WASHINGTON — More than many clinicians, pediatric ophthalmologists are challenged by repetitive non-ergonomic postures that may lead to long-term musculoskeletal issues. These physicians often maintain static postures of the wrists, elbows, shoulders, neck and trunk, leading to occupational symptoms that may be temporarily or permanently debilitating.
“You think, I’m only doing this for a minute, but it’s a minute times your career, over and over again,” Scott E. Olitsky, MD, said at the American Association for Pediatric Ophthalmology and Strabismus meeting, where he led a workshop on musculoskeletal symptoms among ophthalmologists and how to prevent them.
“The more time you spend in non-ergonomic postures, the more likely you are to develop these symptoms,” workshop participant Safeer F. Siddicky said.
To reduce time spent in non-ergonomic positions in the clinic, for example, Siddicky suggested reclining the patient for retinoscopy and refraction, altering the slit lamp platform height to sit upright, moving the patient forward to reduce leaning, and using an elbow rest to reduce the amount of unsupported elbow-raise.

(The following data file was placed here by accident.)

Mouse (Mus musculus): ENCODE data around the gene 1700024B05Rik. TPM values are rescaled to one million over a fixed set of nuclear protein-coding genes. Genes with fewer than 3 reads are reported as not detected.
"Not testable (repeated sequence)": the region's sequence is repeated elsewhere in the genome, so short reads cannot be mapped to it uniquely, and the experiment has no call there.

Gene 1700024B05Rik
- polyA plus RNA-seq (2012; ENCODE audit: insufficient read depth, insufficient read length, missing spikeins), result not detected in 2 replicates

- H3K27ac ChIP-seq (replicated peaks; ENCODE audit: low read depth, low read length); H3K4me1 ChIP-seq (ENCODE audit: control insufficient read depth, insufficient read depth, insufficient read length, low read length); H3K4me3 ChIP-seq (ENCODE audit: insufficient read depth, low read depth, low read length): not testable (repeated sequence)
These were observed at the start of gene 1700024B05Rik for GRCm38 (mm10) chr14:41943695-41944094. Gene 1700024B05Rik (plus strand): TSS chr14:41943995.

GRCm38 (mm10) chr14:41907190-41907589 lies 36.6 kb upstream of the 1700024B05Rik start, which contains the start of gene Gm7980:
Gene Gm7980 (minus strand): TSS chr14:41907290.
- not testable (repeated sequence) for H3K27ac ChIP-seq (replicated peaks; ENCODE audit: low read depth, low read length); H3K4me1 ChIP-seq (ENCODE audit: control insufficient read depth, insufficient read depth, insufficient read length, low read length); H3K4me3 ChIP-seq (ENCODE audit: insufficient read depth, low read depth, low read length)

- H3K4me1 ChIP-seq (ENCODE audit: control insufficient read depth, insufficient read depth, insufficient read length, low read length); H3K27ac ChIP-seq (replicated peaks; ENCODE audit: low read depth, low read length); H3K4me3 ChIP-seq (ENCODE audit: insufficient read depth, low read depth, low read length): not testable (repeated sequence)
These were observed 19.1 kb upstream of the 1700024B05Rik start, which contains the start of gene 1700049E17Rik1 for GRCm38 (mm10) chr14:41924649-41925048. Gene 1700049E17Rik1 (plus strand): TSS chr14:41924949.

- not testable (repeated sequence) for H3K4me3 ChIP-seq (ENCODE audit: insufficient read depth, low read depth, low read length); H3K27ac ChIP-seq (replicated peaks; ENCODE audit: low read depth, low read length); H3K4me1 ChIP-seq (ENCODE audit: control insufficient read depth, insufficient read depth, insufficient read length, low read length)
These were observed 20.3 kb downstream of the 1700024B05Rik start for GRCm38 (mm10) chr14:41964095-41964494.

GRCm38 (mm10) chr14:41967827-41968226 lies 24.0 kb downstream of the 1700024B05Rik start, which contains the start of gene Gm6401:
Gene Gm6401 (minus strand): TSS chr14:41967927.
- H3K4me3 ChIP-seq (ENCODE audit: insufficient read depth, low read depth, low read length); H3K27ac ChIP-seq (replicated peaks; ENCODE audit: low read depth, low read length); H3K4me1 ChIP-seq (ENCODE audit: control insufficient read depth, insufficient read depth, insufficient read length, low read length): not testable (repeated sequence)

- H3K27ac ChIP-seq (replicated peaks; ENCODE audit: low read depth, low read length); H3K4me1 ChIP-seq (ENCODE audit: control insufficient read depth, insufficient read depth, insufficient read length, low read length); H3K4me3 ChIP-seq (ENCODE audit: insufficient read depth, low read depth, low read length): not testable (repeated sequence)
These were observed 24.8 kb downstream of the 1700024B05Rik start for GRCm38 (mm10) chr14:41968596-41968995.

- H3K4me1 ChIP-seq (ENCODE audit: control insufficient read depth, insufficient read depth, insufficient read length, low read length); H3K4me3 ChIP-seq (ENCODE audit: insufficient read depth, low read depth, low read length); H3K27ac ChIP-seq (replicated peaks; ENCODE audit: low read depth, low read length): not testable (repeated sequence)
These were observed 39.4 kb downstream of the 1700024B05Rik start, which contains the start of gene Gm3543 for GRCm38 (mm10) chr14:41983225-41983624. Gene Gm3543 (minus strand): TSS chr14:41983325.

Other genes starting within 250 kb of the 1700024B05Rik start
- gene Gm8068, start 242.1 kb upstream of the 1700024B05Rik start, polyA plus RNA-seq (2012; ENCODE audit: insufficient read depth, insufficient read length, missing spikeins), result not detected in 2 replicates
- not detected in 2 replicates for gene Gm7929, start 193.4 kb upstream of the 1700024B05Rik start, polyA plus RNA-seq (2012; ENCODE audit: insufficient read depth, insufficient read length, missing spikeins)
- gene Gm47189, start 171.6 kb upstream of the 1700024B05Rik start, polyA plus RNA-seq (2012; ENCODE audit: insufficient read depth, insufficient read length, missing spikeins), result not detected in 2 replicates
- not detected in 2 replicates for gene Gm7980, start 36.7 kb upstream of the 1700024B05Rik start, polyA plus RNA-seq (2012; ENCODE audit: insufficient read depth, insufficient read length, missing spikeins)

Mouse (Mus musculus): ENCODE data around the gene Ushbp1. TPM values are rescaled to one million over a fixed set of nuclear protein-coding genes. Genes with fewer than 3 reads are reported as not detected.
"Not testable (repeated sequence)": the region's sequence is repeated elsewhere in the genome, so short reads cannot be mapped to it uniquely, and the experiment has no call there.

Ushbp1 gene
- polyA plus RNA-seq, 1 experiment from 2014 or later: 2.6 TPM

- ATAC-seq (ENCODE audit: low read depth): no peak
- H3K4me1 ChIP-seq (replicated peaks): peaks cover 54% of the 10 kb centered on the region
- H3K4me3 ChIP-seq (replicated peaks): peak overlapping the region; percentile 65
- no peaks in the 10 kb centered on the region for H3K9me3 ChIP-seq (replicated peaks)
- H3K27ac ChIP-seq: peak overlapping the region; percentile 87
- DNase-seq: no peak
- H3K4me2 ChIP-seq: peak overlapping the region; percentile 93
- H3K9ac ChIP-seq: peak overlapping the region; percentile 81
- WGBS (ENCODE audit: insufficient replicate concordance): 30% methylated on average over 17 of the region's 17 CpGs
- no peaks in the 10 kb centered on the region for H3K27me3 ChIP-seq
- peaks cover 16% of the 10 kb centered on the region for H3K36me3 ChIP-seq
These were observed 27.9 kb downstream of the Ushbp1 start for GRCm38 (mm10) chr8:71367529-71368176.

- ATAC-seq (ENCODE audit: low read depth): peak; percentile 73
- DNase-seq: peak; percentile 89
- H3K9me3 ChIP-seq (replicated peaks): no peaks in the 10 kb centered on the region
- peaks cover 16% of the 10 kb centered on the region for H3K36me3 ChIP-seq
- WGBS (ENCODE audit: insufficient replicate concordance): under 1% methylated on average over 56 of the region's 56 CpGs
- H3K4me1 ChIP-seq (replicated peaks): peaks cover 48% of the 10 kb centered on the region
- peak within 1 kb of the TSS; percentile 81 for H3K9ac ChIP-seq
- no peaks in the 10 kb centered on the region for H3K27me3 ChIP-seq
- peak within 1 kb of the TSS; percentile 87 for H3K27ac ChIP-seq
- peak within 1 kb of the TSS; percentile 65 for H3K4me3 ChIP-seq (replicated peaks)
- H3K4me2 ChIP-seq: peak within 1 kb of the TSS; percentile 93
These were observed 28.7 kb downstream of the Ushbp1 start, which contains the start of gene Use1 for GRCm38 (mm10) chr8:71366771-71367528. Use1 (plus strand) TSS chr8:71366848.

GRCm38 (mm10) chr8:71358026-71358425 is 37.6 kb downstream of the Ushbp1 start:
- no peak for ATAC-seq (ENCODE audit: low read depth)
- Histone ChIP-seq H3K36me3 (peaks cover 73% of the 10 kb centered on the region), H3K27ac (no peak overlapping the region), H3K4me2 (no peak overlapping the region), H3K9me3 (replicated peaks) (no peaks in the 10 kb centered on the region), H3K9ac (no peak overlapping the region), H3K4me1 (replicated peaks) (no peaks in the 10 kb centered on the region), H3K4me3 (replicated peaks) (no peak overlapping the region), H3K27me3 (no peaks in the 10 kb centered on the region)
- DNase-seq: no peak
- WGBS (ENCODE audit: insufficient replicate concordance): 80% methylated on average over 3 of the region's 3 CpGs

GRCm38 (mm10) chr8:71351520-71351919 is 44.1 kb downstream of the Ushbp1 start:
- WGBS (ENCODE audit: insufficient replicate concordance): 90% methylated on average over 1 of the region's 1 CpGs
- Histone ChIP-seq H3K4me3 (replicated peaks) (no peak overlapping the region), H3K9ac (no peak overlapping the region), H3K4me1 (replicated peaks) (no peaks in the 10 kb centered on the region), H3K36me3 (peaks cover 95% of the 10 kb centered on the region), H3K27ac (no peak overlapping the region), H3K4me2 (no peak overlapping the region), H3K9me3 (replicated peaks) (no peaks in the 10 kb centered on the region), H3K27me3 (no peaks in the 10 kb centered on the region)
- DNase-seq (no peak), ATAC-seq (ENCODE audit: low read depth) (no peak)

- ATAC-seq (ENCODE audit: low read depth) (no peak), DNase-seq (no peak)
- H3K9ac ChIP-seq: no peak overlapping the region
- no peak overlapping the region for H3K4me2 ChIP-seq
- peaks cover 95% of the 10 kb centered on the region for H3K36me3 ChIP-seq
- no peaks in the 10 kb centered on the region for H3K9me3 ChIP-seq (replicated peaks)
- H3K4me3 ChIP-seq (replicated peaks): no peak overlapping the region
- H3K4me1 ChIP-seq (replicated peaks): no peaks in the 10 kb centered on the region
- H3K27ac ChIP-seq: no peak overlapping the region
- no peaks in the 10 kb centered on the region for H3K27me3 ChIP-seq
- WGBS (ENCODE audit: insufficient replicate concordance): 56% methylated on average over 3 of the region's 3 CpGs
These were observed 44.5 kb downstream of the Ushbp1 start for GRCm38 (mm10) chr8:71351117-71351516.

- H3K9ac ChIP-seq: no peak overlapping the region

In the operating room, Olitsky suggested the surgeon stand while operating, so as to impart less weight on the lumbar spine while allowing easier movement, as well as allowing for surgeons and assistants of different heights to maintain proper posture.
Workshop participant Donny W. Suh, MD, FAAP, described loupe headgear he has devised that reduces the angle of head and neck inclination, reduces the weight of the headgear and can be worn comfortably.
Drawing inspiration from the field of dentistry, which has made strides in improving ergonomically friendly equipment, Olitsky said, “We need to absolutely push these manufacturers to change things because unless we demand it, they are not going to do it.” – by Patricia Nale, ELS
Olitsky SE, et al. Musculoskeletal symptoms among ophthalmologists and how to prevent them. Presented at: American Association for Pediatric Ophthalmology and Strabismus meeting; March 18-22, 2018; Washington.
Disclosure: Olitsky and Siddicky report no relevant financial disclosures. Suh reports he and the University of Nebraska Medical Center own the patent for the loupe technology discussed and that all proceeds benefit the Orbis program.